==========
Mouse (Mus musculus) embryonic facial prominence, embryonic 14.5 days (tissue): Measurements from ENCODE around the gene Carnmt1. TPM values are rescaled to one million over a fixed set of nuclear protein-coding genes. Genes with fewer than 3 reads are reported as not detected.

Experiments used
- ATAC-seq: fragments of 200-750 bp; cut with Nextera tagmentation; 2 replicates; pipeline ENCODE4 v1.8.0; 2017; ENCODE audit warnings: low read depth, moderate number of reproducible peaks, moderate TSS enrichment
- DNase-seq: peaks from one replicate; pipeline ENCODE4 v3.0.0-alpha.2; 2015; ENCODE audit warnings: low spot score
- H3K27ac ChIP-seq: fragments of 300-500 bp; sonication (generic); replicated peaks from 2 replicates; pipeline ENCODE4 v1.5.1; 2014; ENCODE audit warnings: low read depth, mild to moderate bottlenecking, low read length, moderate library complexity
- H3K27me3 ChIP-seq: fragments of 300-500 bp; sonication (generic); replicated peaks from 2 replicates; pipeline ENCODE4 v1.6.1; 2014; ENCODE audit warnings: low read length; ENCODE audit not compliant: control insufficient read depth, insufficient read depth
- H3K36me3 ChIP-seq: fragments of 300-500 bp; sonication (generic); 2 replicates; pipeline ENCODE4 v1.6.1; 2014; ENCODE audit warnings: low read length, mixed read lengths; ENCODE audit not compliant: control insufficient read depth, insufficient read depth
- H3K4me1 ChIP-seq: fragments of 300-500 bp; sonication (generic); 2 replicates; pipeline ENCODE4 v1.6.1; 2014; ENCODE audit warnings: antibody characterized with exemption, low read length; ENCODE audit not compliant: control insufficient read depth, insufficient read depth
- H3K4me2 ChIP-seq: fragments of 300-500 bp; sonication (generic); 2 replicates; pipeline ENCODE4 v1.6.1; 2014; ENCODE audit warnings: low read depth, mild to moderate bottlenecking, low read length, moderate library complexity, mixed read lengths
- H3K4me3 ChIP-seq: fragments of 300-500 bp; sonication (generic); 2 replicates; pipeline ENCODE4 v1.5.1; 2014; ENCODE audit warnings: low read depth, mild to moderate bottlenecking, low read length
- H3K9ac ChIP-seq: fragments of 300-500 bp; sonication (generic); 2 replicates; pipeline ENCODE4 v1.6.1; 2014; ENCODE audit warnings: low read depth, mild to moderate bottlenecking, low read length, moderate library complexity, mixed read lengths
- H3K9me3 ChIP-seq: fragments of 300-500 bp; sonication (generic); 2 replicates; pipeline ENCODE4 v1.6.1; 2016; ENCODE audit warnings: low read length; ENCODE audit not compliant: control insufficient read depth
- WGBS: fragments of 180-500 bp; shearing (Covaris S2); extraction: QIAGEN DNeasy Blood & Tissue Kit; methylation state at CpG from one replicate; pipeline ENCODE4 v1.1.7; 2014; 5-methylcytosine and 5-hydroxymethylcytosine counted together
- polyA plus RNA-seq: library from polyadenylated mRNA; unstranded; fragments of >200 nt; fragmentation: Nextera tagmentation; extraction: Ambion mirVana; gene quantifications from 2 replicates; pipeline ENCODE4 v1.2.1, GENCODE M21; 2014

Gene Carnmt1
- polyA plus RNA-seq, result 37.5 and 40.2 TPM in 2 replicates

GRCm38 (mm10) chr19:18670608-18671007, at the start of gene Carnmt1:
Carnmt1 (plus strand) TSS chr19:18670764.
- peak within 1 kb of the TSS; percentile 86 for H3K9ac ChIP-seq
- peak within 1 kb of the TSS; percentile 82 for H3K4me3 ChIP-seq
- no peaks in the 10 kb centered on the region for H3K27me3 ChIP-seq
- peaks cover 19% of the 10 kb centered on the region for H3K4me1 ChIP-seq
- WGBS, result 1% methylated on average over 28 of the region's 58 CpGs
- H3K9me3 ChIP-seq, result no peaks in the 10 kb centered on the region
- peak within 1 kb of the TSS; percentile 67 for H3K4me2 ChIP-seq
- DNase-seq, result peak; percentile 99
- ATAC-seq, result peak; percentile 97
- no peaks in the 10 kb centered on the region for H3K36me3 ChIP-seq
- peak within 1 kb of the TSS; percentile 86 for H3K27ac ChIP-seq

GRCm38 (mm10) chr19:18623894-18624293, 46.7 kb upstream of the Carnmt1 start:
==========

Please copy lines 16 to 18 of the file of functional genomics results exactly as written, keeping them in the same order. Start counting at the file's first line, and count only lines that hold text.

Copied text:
- polyA plus RNA-seq, result 37.5 and 40.2 TPM in 2 replicates

GRCm38 (mm10) chr19:18670608-18671007, at the start of gene Carnmt1:
Carnmt1 (plus strand) TSS chr19:18670764.